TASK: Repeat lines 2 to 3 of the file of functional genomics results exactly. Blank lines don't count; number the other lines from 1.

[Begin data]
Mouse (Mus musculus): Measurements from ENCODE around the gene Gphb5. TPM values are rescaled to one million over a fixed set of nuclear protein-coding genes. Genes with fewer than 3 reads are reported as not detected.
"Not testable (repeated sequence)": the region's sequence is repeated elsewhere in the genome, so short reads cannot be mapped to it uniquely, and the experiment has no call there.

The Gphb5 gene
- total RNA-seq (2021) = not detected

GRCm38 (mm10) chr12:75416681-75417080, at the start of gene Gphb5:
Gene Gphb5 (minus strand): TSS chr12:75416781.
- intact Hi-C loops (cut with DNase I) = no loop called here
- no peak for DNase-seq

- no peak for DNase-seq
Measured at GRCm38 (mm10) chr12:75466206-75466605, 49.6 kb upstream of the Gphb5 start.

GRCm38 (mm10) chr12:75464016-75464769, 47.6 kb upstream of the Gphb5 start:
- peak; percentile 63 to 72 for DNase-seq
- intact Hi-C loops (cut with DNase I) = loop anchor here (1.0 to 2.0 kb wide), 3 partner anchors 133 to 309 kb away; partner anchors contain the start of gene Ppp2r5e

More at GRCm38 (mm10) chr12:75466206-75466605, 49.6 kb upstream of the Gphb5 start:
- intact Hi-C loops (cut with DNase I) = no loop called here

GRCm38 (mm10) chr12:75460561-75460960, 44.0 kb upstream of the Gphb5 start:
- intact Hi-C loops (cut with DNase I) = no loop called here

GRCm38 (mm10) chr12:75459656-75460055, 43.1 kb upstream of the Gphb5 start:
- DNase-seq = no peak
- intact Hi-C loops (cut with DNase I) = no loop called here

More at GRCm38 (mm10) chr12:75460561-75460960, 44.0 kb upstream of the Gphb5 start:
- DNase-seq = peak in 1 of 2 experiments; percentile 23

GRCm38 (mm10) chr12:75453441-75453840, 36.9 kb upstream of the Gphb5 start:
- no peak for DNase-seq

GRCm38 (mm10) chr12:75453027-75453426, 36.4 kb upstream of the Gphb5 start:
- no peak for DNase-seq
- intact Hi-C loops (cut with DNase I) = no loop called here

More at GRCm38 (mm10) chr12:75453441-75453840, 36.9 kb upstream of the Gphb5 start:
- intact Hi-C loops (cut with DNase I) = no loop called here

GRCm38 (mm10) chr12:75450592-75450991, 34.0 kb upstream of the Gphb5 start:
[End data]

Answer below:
"Not testable (repeated sequence)": the region's sequence is repeated elsewhere in the genome, so short reads cannot be mapped to it uniquely, and the experiment has no call there.

The Gphb5 gene